We previously reported the effect of CCR5 promoter 59029 G/A polymorphism in patients with type 2 diabetes on the development of diabetic nephropathy (15). An increase of CCR5 expression on 59029 A type had been observed by in vitro reporter gene analysis and actually confirmed in the peripheral blood of individuals with the 59029A genotype (16,17). We previously demonstrated that the 59029 A–positive genotype (G/A and A/A) showed a significantly higher frequency in type 2 diabetic patients with microalbuminuria or macroalbuminuria than in those with normoalbuminuria, and showed that this genotype may be an independent risk factor for diabetic nephropathy by logistic regression analysis. These findings suggest that signaling via CCR5 may play a key role in the development of diabetic nephropathy.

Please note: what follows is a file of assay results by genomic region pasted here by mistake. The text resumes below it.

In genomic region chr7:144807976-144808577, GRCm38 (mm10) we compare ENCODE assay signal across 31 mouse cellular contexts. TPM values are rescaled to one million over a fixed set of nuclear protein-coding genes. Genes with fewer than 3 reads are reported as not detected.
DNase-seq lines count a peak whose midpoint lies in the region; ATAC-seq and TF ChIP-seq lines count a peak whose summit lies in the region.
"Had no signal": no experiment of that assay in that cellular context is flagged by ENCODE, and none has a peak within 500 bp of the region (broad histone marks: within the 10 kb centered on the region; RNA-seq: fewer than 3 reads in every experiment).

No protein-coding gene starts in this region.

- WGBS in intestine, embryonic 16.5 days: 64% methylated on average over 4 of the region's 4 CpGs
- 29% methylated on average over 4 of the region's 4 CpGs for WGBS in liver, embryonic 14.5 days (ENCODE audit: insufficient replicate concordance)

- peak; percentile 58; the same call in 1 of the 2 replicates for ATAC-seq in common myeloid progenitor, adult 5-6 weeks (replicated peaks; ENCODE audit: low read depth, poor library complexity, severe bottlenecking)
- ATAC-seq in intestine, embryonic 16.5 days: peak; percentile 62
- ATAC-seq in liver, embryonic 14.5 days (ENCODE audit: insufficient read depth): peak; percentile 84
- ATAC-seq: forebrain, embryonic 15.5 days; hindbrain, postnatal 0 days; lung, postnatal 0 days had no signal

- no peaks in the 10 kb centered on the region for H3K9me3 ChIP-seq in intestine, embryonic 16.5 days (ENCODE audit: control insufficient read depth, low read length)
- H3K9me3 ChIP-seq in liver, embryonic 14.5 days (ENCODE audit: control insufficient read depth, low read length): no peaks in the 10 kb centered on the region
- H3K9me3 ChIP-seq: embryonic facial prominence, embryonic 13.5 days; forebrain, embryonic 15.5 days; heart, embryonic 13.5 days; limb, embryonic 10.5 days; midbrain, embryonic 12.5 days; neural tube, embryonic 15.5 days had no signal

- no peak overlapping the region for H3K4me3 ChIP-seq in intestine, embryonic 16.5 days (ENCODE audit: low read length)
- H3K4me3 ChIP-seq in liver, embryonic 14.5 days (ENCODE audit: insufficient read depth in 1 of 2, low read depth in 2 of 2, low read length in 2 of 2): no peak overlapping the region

Recently, single nucleotide polymorphisms (SNPs) −28C/G and −403G/A have been identified in the promoter region of the RANTES gene and have shown a possible association with RANTES gene expression. Enhancement of RANTES gene expression has been observed in the −28G genotype, and the −28G allele is rare among Caucasions (4.0–4.4%) (1820). Another SNP (−403G/A) has also been examined, and an increase of RANTES expression has been observed in the −403A genotype, which is associated with the development of atopic dermatitis, asthma, and polymyalgia rheumatica, as well as the progression of AIDS (2023). RANTES and CCR5 genes are located on chromosome 17q11.2-q12 at a distance of between 36.4 and 53.9 cM and on 3p21 at a distance of between 65.1 and 67.7cM. Interestingly, both sites seem to show an association with diabetic nephropathy in Pima Indians by sib-pair linkage analysis (24). However, effects of RANTES promoter polymorphisms −28C/G and −403G/A had not yet been assessed so far on diabetes. Thus, the aim of this study was to evaluate whether RANTES promoter polymorphisms may associate with diabetic nephropathy independently of CCR5 59029 polymorphism and, if so, to further evaluate whether RANTES and CCR5 polymorphisms may interactively relate to diabetic nephropathy.